Project description:Epithelial ovarian cancer is the most lethal gynecological malignancy among US women. The etiology of this disease, although poorly understood, may involve the ovarian surface epithelium or the epithelium of the fallopian tube fimbriae as the progenitor cell. Disruptions in the transforming growth factor beta (TGF?) pathway and p53 are frequently found in chemotherapy-resistant serous ovarian tumors. Transgenic mice expressing a dominant negative form of Smad2 (Smad2DN), a downstream transcription factor of the TGF? signaling pathway, targeted to tissues of the reproductive tract were created on a FVB background. These mice developed epithelium-lined inclusion cysts, a potential precursor lesion to ovarian cancer, which morphologically resembled oviductal epithelium but exhibited protein expression more closely resembling the ovarian surface epithelium. An additional genetic "hit" of p53 deletion was predicted to result in ovarian tumors. Tissue specific deletion of p53 in the ovaries and oviducts alone was attempted through intrabursal or intraoviductal injection of Cre-recombinase expressing adenovirus (AdCreGFP) into p53 (flox/flox) mice. Ovarian bursal cysts were detected in some mice 6 months after intrabursal injection. No pathological abnormalities were detected in mice with intraoviductal injections, which may be related to decreased infectivity of the oviductal epithelium with adenovirus as compared to the ovarian surface epithelium. Bitransgenic mice, expressing both the Smad2DN transgene and p53 (flox/flox), were then exposed to AdCreGFP in the bursa and oviductal lumen. These mice did not develop any additional phenotypes. Exposure to AdCreGFP is not an effective methodology for conditional deletion of floxed genes in oviductal epithelium and tissue specific promoters should be employed in future mouse models of the disease. In addition, a novel phenotype was observed in mice with high expression of the Smad2DN transgene as validated through qPCR analysis, characterized by teratoma-like lesions implicating Smad signaling in teratoma development.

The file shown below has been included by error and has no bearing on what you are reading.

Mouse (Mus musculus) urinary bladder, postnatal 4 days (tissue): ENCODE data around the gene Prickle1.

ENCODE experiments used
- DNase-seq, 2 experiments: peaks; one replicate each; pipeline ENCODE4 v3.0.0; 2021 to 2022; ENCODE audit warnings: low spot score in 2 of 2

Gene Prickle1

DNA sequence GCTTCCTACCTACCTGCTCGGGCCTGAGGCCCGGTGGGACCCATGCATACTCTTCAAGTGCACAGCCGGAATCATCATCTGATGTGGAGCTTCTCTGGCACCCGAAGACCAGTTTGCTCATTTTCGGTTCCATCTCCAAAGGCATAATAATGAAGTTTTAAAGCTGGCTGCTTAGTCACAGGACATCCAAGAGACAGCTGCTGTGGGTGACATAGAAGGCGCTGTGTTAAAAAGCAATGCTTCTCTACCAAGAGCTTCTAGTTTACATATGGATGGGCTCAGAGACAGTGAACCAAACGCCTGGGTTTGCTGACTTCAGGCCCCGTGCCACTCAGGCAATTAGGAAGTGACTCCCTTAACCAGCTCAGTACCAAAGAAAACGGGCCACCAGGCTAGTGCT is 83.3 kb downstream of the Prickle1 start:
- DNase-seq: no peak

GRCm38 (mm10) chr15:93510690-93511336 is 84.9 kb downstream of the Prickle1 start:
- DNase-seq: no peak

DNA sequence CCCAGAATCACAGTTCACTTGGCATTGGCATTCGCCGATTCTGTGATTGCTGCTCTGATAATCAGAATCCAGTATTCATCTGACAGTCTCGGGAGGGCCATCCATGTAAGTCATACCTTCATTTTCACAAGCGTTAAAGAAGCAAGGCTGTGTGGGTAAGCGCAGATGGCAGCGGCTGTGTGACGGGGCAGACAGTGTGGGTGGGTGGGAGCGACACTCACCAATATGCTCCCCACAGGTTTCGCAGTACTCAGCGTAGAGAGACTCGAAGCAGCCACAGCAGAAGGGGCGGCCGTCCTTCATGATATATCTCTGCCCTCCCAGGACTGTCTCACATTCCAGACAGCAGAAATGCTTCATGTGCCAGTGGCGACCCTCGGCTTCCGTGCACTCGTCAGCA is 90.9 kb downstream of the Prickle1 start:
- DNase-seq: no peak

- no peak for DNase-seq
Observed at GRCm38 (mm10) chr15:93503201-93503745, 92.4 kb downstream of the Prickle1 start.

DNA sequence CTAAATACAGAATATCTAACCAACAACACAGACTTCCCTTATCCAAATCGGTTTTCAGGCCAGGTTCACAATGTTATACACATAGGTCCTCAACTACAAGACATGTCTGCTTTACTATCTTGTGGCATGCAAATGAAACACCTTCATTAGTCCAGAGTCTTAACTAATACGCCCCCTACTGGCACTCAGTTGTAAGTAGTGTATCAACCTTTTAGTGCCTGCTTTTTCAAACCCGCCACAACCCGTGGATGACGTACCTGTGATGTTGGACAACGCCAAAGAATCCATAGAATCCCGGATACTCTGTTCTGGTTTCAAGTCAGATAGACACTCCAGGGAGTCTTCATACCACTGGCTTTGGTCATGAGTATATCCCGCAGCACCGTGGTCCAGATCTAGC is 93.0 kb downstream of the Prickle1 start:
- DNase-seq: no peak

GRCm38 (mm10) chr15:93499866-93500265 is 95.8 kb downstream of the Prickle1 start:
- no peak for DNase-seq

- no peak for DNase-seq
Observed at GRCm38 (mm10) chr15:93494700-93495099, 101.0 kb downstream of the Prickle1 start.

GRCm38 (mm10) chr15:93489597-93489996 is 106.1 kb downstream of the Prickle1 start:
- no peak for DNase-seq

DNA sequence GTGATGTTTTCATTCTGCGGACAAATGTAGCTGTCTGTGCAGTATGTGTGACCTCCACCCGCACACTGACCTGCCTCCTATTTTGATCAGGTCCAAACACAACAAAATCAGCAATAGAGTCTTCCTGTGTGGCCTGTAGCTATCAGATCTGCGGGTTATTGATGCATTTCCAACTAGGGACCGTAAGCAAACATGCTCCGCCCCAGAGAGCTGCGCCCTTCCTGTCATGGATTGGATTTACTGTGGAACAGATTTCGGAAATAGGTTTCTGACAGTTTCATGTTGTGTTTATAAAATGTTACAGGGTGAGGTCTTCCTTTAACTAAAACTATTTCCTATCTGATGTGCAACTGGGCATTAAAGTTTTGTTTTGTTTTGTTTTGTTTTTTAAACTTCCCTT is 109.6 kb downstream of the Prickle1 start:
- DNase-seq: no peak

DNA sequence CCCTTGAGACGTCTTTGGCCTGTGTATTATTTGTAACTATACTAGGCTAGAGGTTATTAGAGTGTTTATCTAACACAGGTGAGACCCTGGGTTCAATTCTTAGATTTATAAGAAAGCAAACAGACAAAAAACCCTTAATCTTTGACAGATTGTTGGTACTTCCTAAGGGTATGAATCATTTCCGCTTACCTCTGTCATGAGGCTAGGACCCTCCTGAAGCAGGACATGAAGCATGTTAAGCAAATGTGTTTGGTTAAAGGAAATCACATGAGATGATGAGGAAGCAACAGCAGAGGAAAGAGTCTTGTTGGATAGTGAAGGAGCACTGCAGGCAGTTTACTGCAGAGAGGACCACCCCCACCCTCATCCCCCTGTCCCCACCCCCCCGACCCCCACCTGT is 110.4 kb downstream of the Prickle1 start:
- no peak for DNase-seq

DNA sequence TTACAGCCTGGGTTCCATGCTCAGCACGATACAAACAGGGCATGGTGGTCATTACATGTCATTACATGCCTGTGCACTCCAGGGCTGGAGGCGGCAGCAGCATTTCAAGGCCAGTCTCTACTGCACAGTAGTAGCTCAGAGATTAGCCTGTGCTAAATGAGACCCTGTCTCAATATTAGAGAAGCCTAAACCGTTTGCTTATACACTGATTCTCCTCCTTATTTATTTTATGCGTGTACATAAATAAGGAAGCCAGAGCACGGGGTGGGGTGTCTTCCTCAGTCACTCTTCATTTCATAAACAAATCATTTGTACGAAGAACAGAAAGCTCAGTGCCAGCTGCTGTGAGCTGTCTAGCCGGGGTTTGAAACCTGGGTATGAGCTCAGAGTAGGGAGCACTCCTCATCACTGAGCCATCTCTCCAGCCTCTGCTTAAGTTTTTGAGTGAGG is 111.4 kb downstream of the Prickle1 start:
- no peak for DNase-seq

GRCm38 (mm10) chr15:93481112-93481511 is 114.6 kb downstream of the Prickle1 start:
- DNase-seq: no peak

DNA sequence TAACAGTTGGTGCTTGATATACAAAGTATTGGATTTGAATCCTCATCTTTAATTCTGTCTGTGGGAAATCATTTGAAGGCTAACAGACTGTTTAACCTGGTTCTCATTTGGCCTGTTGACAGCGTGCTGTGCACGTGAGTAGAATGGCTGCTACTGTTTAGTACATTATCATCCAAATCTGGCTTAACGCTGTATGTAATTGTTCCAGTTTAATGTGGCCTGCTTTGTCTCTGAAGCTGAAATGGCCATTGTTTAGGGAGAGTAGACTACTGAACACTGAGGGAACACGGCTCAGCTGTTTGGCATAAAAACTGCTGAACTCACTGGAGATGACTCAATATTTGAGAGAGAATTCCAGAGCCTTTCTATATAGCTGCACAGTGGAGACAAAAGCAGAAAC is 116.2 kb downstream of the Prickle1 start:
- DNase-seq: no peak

Project description:Activating mutations of Kras oncogene and deletions of Pten tumor suppressor gene play important roles in cancers of the female genital tract. We developed here new preclinical models for gynecologic cancers, using conditional (Cre-loxP) mice with floxed genetic alterations in Kras and Pten. The triple transgenic mice, briefly called MUC1KrasPten, express human MUC1 antigen as self and carry a silent oncogenic KrasG12D and Pten deletion mutation. Injection of Cre-encoding adenovirus (AdCre) in the ovarian bursa, oviduct or uterus activates the floxed mutations and initiates ovarian, oviductal, and endometrial cancer, respectively. Anatomical site-specific Cre-loxP recombination throughout the genital tract of MUC1KrasPten mice leads to MUC1 positive genital tract tumors, and the development of these tumors is influenced by the anatomical environment. Endometrioid histology was consistently displayed in all tumors of the murine genital tract (ovaries, oviducts, and uterus). Tumors showed increased expression of MUC1 glycoprotein and triggered de novo antibodies in tumor bearing hosts, mimicking the immunobiology seen in patients. In contrast to the ovarian and endometrial tumors, oviductal tumors showed higher nuclear grade. Survival for oviduct tumors was significantly lower than for endometrial tumors (p?=?0.0015), yet similar to survival for ovarian cancer. Oviducts seem to favor the development of high grade tumors, providing preclinical evidence in support of the postulated role of fallopian tubes as the originating site for high grade human ovarian tumors.